Auto loans are very similar to home mortgages in a number of ways – particularly when it comes to what happens if you don’t pay your bill on time. If you fall significantly behind on your mortgage, eventually the bank will foreclose on your home. The same is true in the auto industry, only the technique is referred to as repossession. Repossession in the United States, in particular, is, unfortunately, common among low-income buyers. In 2014, for example, car repos soared an incredible 70%.

Foreclosing on a home is typically a lot easier than repossessing a car, however, for one very simple reason: Your home doesn’t move. When a collection agency comes to repossess your car, it could be sitting in your driveway… or it could be literally anywhere. This is one of the many reasons why certain auto detailers are turning toward military spying technology to keep an eye on your (and your vehicle’s) every move.


Auto Detailers and Spying: The Situation

According to an investigation that was recently conducted by WFAA in Dallas, Texas, many low-income car buyers throughout the area are waking up to find that their cars have disappeared. But it isn’t just the fact that cars are being repossessed that has people up in arms – it’s the “invasive, dehumanizing technology” that has people sounding alarm bells.

Many Dallas-area car dealerships are using GPS tracking devices hidden inside vehicles at the time of purchase to keep a constant eye on its location. The trackers themselves are not only based on military technology, but they’re incredibly small – they’re often the size of a pager. The issue is that these devices are undisclosed at purchase and are hidden incredibly well. Many are buried BEHIND the car’s dashboard in a location where the average user would never be able to find it on their own, even if they went looking for it.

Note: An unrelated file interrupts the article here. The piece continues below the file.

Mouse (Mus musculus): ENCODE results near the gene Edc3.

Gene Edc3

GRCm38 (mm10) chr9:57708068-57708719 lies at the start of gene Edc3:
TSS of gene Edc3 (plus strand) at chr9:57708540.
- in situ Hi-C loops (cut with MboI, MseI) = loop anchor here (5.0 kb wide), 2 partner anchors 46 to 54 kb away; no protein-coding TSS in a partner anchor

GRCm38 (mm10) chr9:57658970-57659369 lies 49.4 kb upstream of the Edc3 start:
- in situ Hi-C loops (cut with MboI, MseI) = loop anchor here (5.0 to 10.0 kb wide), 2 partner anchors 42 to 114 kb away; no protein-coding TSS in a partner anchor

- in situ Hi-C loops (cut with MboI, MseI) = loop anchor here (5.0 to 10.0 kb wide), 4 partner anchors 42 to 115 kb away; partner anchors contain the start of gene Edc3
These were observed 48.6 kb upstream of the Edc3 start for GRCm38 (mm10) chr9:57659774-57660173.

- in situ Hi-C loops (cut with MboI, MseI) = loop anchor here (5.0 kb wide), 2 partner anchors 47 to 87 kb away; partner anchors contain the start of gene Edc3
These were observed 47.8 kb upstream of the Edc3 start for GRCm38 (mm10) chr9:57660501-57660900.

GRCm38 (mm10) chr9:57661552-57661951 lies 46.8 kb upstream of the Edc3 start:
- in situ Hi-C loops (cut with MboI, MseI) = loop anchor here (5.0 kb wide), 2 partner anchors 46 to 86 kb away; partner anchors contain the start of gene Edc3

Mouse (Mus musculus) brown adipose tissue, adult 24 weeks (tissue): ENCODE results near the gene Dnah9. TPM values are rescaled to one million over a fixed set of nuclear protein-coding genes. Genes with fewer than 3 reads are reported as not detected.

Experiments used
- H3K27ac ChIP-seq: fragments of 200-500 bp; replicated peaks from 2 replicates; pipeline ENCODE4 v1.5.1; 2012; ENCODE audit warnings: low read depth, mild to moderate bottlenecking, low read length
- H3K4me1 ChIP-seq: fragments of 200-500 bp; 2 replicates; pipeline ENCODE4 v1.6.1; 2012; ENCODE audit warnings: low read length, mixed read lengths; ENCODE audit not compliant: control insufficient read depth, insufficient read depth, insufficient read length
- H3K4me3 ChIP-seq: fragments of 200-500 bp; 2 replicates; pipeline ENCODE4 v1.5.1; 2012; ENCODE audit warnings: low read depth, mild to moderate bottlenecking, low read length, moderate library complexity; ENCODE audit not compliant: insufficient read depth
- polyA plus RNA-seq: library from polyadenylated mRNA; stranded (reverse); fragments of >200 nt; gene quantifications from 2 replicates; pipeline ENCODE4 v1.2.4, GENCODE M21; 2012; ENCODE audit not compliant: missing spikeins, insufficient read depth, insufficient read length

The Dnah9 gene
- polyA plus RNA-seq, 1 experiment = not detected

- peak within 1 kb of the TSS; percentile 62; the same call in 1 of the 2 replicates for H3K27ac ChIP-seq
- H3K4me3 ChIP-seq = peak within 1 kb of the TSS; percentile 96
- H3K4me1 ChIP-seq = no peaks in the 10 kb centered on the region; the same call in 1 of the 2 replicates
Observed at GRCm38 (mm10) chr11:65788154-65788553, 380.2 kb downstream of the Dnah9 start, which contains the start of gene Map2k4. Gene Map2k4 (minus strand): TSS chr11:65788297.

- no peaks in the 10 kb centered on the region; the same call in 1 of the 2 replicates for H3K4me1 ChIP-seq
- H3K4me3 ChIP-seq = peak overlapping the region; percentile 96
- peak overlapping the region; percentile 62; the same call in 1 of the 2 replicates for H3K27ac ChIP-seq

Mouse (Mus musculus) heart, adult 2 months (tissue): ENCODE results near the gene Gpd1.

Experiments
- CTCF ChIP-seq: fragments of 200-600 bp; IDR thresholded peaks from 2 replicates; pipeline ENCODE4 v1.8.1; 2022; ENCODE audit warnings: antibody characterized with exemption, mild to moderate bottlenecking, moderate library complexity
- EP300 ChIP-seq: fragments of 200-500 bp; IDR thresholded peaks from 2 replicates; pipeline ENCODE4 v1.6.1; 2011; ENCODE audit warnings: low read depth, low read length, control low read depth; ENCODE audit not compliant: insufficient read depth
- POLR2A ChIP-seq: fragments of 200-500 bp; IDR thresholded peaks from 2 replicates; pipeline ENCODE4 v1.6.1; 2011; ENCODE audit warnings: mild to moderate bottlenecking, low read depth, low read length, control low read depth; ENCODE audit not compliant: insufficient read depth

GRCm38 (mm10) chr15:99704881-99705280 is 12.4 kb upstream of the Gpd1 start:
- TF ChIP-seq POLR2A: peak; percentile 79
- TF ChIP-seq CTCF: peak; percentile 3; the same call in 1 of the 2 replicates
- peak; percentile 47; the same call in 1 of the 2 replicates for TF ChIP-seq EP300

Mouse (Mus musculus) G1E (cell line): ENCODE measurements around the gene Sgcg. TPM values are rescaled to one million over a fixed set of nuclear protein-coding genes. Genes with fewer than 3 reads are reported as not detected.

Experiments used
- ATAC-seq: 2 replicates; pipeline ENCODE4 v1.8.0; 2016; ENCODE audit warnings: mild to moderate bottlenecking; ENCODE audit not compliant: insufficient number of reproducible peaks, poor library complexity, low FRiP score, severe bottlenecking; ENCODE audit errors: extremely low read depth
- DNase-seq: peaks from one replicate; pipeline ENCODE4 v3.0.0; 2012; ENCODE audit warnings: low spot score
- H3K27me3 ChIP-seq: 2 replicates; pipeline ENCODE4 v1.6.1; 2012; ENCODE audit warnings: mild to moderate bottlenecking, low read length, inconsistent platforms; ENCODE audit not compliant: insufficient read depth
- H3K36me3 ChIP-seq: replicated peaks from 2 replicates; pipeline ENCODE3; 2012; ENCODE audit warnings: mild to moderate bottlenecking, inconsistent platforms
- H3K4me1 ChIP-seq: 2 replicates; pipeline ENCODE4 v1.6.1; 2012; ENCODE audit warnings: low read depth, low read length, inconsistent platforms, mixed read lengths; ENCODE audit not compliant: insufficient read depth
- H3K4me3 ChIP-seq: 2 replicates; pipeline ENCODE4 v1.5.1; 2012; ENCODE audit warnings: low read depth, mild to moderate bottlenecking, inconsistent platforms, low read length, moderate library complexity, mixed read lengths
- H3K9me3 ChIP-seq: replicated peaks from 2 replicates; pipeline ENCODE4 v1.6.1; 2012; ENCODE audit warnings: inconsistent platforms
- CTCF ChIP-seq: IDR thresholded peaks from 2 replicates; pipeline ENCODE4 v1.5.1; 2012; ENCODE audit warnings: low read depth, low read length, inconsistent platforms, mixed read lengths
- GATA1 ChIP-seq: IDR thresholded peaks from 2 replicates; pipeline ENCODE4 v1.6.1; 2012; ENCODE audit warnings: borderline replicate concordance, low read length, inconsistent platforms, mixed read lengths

When someone is late on their payments and the repossession process begins, anyone with access to the technology can pull up its current location on the Internet – accurate down to a few meters – from any web browser

However, this problem runs a fair bit deeper than just being a question of privacy. Many buyers across Dallas have said that they were NOT late on their payments when their vehicles were repossessed. One woman even had her car repossessed while she was on a business trip in Arizona, leaving her in excess of a thousand miles away from home without a way to get back.

WFAA investigators took a look at a few of the contracts that people signed and noted that while it said that the dealer can “take possession of the car” at any time, GPS tracking was not mentioned. According to Texas law, the seller of a car MUST notify the buyer about any tracking devices that have been installed in writing.

Also concerning is the sheer volume of information that these tracking devices can collect. They allow someone to not only see where your car is, but where it’s been. Someone can see how long your car has been at a particular location, or how many times you’ve visited in the past. The study concluded by estimating that roughly 70% of vehicles that were purchased with subprime loans came equipped with these GPS trackers already installed.

In order to avoid these and other types of invasive practices, it is recommended that you keep a few key things in mind. Experts recommend that you do NOT make a large down payment to an auto dealer, as that only gives them an incentive to repossess the car as quickly as possible so that they can sell it to someone else.

Also, remember that oral agreements mean nothing from a legal perspective. If a dealer tells you that no GPS tracking devices are installed, there are literally no consequences if they’re lying as it is very hard to prove in the first place. Instead, read all of your paperwork and pay very close attention to any contracts that you’re asked to sign.